Life on Tynedale and the endless works needed on the house have brought a procession of interesting characters I never tire of observing. There is the Chimney Sweeper, with a colourful, resonant voice and a use of the dialect that epitomises the vocal music of this region. There is the Calor Gas man, who doubles up as welder and mechanic, and whose son has a small farm nearby and a small child that takes his hen-keeping duties very seriously. There is the Skip Man, whose aristocratic face and dignified bearing, unhampered by the overall he wears to work, exude an air of lordliness. Some other time I will write about the motley team that has been working on this house on a daily basis, giving our space the stamp of their idiosyncrasies and dictating to a large extent the rhythm of our lives.
Last week came the Scrap Man, bearing a luminous face and a sense of enjoyment of his trade that seemed at odds with the evident physical effort of lifting heavy pieces of metal, dismantling obsolete contraptions and loading the rusty components on the back of his van. He was quite methodical about it, and seemed to know where each piece of metal should go in the van with such exactitude that my offers of assistance were cheerfully declined, as if it were obvious that I wouldn’t know where to put the items I was proffering.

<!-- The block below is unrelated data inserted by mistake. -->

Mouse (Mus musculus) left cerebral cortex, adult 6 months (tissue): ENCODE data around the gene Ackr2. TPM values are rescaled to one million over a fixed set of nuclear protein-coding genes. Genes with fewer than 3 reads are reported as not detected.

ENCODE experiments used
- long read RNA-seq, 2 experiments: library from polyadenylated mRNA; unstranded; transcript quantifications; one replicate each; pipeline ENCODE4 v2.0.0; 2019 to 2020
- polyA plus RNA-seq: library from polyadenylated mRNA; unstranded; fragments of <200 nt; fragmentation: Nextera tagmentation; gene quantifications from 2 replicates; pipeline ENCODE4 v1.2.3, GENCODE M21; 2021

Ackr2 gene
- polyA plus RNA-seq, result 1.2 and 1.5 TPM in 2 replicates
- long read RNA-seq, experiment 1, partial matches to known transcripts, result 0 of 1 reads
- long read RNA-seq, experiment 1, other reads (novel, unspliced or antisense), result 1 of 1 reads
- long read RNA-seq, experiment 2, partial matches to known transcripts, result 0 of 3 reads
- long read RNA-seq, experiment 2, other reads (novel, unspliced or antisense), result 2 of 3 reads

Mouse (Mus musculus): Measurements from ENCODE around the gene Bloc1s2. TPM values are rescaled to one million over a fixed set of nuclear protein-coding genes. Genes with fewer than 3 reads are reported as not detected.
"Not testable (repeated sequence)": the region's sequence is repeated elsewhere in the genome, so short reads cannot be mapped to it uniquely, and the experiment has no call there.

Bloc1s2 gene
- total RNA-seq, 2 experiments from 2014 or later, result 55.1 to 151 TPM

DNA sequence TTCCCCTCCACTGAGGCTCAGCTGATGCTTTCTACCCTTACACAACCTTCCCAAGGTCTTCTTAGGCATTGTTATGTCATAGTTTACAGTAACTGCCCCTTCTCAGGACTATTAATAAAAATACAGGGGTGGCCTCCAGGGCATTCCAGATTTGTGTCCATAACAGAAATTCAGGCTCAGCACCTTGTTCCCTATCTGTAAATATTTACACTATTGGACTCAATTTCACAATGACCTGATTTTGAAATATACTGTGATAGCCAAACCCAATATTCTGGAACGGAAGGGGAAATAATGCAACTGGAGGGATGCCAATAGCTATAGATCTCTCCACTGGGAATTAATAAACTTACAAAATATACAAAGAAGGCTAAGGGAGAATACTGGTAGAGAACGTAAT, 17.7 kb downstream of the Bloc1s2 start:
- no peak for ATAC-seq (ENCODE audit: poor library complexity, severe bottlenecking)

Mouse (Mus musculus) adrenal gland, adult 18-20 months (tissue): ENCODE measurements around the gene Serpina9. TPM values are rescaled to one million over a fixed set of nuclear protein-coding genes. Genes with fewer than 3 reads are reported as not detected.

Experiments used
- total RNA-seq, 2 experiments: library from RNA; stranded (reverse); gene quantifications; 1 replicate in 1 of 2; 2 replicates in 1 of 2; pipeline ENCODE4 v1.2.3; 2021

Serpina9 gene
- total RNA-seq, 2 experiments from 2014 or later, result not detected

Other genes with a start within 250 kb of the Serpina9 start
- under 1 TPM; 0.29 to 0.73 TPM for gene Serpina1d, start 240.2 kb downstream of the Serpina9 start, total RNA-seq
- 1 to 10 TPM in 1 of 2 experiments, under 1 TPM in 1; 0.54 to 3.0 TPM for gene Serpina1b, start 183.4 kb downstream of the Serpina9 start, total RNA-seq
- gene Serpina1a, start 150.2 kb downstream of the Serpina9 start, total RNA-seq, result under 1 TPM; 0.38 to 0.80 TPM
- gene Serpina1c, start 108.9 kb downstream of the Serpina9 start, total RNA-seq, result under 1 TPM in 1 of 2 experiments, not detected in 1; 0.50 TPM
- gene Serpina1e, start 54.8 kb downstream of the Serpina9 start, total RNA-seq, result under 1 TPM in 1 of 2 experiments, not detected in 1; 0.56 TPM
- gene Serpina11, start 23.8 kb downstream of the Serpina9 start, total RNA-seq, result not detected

Like most of the local tradesmen, he knew this house well and had done work for its previous occupants. He wanted to know what alterations we were planning, he enthusiastically agreed on the need for all the changes I mentioned, he praised the beauty of the surroundings and he told me about his own house near Wark, which over many years he had improved with his own bare hands. His pride in it was unmistakable. Well after he had finished loading the remains of our ancient Rayburn on his van I could still hear the clunking of metal outside. At length he knocked on the door to tell me that he had finished. He informed me that he had removed some metal from the skip at the front of the house so we would have more room for our rubble. I looked at the skip, previously full, and it had come down to about one-half of its capacity, betraying a considerable burst of activity on his part. He left, wishing us good luck with the remaining work to be done, and he left behind the warmth of his beaming face and his name card: P Pratt, Wark Metals Scrap Dealer.